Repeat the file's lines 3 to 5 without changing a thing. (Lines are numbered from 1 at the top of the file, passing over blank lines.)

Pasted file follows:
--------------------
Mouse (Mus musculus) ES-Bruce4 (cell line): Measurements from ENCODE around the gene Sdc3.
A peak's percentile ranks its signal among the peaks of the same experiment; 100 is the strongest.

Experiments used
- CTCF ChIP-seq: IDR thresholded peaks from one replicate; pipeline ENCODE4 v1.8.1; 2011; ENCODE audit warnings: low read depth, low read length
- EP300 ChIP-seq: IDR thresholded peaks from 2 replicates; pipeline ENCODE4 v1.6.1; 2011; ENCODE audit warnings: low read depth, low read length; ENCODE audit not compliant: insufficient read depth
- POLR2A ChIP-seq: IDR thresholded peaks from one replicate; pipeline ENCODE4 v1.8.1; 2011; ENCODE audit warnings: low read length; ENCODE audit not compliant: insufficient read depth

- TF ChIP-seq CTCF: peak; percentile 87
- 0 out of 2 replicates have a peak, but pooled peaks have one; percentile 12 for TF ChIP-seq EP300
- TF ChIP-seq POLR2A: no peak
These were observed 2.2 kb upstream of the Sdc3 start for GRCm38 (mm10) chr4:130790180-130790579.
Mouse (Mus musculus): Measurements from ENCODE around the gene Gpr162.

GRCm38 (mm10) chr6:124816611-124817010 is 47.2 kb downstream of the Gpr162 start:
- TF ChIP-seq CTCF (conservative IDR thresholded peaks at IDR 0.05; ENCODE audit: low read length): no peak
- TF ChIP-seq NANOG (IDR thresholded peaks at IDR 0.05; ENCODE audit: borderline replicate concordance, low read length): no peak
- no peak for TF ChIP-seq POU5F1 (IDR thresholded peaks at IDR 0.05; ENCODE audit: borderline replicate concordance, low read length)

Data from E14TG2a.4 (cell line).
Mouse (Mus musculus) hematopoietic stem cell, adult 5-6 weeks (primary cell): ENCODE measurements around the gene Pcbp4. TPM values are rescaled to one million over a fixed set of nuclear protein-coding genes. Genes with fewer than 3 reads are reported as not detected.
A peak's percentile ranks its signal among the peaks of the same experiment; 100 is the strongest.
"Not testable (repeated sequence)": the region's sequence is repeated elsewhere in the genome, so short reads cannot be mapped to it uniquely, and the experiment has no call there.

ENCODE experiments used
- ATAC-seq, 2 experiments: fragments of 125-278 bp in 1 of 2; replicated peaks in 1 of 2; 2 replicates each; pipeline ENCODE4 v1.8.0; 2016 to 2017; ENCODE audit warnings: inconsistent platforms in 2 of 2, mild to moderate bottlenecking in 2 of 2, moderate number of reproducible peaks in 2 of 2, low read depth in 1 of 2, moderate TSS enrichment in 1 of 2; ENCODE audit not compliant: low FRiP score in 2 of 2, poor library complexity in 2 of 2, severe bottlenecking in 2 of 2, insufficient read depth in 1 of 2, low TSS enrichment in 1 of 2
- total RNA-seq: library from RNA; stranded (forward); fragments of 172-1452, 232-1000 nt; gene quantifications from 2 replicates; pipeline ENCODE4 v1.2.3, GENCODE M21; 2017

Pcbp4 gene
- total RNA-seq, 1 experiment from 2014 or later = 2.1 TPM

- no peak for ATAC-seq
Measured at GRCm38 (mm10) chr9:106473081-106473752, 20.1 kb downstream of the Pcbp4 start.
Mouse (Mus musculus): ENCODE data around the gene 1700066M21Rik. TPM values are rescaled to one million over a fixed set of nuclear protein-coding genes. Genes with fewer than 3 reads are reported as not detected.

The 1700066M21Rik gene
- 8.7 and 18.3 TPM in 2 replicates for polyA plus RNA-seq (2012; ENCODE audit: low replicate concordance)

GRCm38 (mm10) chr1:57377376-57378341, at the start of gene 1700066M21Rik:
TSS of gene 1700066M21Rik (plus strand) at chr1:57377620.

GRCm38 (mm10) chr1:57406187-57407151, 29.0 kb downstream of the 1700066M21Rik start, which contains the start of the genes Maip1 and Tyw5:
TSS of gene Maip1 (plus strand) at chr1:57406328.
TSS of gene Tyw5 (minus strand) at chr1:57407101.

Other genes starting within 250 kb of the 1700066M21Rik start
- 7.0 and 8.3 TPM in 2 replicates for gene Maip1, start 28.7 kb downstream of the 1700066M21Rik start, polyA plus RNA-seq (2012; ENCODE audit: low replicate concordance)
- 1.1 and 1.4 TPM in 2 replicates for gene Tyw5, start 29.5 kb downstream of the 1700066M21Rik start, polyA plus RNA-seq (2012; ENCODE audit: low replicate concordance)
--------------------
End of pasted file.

Experiments used
- CTCF ChIP-seq: IDR thresholded peaks from one replicate; pipeline ENCODE4 v1.8.1; 2011; ENCODE audit warnings: low read depth, low read length
- EP300 ChIP-seq: IDR thresholded peaks from 2 replicates; pipeline ENCODE4 v1.6.1; 2011; ENCODE audit warnings: low read depth, low read length; ENCODE audit not compliant: insufficient read depth